Dissociation between Verbal Response Initiation and Suppression after Prefrontal Lesions

Emmanuelle Volle, Angela de Lacy Costello, Laure M. Coates, Catrin McGuire, Karren Towgood, Sam Gilbert, Serge Kinkingnehun, Jane E. McNeil, Richard Greenwood, Ben Papps, Martin van den Broeck, Paul W. Burgess

Research output: Contribution to journalArticlepeer-review

46 Citations (Scopus)


Some of the most striking symptoms after prefrontal damage are reduction of behavioral initiation and inability to suppress automatic behaviors. However, the relation between these 2 symptoms and the location of the lesions that cause them are not well understood. This study investigates the cerebral correlates of initiation and suppression abilities assessed by the Hayling Sentence Completion Test, using the human lesion approach. Forty-five patients with focal brain lesions and 110 healthy matched controls were examined. We combined a classical group approach with 2 voxel-based lesion methods. The results show several critical prefrontal regions to Hayling Test performance, associated with either common or differential impairment in "initiation" and "suppression" conditions. A crucial role for medial rostral prefrontal cortex (BA 10) in the initiation condition was shown by both group and lesion-mapping methods. A posterior inferolateral lesion provoked both initiation and suppression slowness, although to different degrees. An orbitoventral region was associated with errors in the suppression condition. These findings are important for clinical practice since they indicate that the brain regions required to perform a widely used and sensitive neuropsychological test but also shed light on the regions crucial for distinct components of adaptative behaviors, in particular, rostral prefrontal cortex.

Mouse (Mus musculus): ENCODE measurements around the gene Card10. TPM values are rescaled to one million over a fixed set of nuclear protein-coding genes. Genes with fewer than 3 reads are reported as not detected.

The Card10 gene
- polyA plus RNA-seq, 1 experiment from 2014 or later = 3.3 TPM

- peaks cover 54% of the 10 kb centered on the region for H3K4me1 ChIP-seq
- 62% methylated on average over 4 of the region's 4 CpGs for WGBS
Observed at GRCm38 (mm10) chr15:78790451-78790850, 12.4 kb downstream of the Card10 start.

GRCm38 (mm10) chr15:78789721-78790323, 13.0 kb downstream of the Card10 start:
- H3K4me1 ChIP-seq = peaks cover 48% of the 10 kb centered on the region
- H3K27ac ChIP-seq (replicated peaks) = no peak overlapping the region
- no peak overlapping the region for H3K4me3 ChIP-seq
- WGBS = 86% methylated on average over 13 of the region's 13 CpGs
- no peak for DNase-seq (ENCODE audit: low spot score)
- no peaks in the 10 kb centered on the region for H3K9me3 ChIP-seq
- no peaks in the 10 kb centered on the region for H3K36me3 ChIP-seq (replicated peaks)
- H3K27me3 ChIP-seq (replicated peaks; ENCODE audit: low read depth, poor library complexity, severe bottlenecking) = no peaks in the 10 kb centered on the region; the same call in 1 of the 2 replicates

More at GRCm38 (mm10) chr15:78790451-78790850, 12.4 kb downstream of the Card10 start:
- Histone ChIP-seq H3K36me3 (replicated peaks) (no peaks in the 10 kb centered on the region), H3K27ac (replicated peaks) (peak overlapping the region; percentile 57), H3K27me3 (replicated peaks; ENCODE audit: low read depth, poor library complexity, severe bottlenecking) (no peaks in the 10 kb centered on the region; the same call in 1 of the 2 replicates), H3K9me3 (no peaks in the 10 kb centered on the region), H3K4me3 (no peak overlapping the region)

Original languageEnglish
Pages (from-to)2428-2440
Number of pages13
JournalCerebral Cortex
Issue number10
Early online date17 Nov 2011
Publication statusPublished - Oct 2012


Dive into the research topics of 'Dissociation between Verbal Response Initiation and Suppression after Prefrontal Lesions'. Together they form a unique fingerprint.

Cite this